1. G-Love

1615 NW 21st Ave., 971-229-1043, g-lovepdx.com.

Portland's first "reverse steakhouse" puts veggies in the spotlight and relegates meat to sideshow status, which isn't the novel idea around these parts that owner-chef Garrett Benedict seems to think it is—but items like the craveable Ensalata Bomba are delicious enough to justify the restaurant's existence, regardless of the concept.

2. Bae’s

225 SW Ash St.

Micah Camden is giving chicken another go. After failing the first time around with Son of a Biscuit, Portland's master of fast casual has teamed with homegrown NFL star Ndamukong Suh to turn the old Ash Street Saloon into a house of poultry, serving birds both fried and grilled, in basically every configuration, along with Southern-inspired sides. It's scheduled to open Nov. 6.

3. Vivian

100 NE Martin Luther King Jr. Blvd.

The Portland outpost of Reykjavík hotel Kex is slated to open this week, and its ground-floor restaurant should be, if nothing else, a welcome respite to the avalanche of new pizzerias and chicken shacks we've seen lately. The menu blends Pacific Northwest and Icelandic influences, with items like chicken liver toast and open-faced beet root smorrebrod. Beers from the hotel's own brewery will also be on tap.

The smash burger at Craft PDX. (Henry Cromett)
The smash burger at Craft PDX. (Henry Cromett)

4. Craft PDX

320 SW Harvey Milk St., hi-lo-hotel.com.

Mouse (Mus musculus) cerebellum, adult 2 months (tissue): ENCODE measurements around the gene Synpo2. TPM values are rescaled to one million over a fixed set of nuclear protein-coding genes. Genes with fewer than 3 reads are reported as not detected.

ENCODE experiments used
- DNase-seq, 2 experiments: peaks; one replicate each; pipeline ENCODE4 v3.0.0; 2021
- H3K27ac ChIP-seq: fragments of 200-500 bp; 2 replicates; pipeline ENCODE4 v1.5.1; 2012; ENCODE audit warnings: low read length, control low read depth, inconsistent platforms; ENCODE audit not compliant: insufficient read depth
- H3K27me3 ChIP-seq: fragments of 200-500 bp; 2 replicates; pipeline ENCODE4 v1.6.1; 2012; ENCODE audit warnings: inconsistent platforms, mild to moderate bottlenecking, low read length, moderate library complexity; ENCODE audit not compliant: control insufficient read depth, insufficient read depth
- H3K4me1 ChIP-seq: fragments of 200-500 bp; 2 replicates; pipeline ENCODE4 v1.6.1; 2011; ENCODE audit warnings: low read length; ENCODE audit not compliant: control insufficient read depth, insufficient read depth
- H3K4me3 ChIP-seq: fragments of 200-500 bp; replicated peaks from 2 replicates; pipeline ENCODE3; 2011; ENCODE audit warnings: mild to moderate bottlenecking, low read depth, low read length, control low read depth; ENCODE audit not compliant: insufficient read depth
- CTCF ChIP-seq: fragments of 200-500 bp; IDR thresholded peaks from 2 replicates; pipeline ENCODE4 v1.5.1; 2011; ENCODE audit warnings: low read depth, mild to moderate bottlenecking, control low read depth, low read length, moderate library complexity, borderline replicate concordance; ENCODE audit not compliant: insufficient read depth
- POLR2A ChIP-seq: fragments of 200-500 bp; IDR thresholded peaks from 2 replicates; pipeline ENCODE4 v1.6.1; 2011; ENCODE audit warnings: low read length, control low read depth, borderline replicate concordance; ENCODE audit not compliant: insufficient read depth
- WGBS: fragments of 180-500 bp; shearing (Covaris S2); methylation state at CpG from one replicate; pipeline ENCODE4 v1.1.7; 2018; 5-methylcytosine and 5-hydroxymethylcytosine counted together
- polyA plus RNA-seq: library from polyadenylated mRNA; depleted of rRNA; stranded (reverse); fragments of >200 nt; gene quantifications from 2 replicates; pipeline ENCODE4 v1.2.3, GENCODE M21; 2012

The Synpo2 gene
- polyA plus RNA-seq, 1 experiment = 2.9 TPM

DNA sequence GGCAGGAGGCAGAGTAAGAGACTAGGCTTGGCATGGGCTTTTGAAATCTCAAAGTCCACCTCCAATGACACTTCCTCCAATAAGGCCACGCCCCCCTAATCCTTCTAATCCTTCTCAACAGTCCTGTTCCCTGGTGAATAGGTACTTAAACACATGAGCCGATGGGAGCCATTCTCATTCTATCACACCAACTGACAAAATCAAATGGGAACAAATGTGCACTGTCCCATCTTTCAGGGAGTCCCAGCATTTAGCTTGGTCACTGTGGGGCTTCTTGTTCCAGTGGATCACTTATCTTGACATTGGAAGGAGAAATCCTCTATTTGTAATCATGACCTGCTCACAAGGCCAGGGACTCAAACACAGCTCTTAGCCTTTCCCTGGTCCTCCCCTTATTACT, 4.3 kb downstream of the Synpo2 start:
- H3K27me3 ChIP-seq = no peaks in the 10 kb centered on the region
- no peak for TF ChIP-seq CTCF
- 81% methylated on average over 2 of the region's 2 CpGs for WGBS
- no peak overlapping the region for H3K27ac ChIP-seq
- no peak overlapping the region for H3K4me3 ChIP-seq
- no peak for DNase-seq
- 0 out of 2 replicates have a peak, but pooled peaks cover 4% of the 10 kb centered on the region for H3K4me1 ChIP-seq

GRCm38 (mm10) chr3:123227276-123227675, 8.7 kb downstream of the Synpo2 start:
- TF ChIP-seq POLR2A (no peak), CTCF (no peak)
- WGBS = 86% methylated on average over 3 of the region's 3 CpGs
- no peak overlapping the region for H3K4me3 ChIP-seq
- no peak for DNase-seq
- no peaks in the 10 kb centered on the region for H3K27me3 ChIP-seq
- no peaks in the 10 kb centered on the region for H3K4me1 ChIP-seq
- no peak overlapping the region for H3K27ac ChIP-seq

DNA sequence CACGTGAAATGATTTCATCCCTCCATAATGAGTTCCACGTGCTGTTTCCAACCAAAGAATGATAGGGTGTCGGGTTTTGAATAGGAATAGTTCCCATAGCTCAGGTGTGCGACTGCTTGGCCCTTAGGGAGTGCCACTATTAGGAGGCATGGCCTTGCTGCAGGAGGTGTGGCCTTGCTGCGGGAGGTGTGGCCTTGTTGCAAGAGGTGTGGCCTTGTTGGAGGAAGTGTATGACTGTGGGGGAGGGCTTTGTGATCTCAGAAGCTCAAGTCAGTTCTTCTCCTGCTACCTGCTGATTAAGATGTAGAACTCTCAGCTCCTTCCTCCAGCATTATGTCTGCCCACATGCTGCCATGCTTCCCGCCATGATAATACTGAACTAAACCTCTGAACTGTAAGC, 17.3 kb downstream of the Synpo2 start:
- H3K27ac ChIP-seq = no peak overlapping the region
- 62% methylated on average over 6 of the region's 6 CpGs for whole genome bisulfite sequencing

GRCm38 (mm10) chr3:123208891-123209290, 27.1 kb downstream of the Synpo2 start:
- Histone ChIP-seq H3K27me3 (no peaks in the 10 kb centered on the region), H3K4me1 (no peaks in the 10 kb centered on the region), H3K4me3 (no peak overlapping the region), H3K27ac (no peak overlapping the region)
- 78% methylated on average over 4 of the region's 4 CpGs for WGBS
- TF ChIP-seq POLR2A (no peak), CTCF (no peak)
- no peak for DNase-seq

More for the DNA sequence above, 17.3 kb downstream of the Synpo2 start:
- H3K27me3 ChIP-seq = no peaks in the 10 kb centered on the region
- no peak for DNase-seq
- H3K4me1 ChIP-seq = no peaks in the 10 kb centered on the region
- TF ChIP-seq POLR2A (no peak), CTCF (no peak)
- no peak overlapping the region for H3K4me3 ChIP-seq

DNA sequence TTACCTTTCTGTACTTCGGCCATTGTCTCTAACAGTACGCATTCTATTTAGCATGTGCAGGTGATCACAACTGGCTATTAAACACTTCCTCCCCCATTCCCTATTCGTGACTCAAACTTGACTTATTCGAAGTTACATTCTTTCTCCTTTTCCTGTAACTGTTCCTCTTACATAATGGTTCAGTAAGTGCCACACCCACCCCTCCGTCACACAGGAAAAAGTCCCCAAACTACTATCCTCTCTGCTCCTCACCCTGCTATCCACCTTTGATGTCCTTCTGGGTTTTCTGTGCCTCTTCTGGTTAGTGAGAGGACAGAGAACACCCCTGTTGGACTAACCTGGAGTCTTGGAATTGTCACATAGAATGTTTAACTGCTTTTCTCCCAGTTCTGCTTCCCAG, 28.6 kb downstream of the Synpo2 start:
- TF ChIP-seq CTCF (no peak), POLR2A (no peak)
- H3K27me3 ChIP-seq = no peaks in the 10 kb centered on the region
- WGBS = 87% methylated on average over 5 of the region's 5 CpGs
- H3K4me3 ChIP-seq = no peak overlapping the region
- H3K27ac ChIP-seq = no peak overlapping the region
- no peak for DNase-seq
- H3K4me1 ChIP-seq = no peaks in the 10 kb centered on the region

Inhabiting the space formerly occupied by Hi-Lo Hotel's "modern Mexican" restaurant Alto Bajo, Craft swaps overpriced chips and guac for a more honest approach to garden-variety bar food. The right side of the menu features what Craft calls a "burger lab," which starts with a 4-ounce smash burger that contains an entire spectrum of fatty flavors and a crispy, charred exterior, minus the gut-busting girth. Add CBD olive oil for $1.

Tortang talong. (Henry Cromett)
Tortang talong. (Henry Cromett)

5. Magna

2525 SE Clinton St., 503-395-8542, magnapdx.com.

It's past time for a food city like Portland to have its own great Filipino restaurant, and with Carlo Lamagna's Magna, we've got one. To a first-gen Filipino who grew up eating this food at every meal, Lamagna's dishes are both intimately familiar and achingly cool. In his hands, even the humble tortang talong—a simple fried eggplant omelet—is coddled with as much care as an Escoffier-style omelet, served with a spray of quick-pickled watermelon radishes, onions, and fresh tomatoes.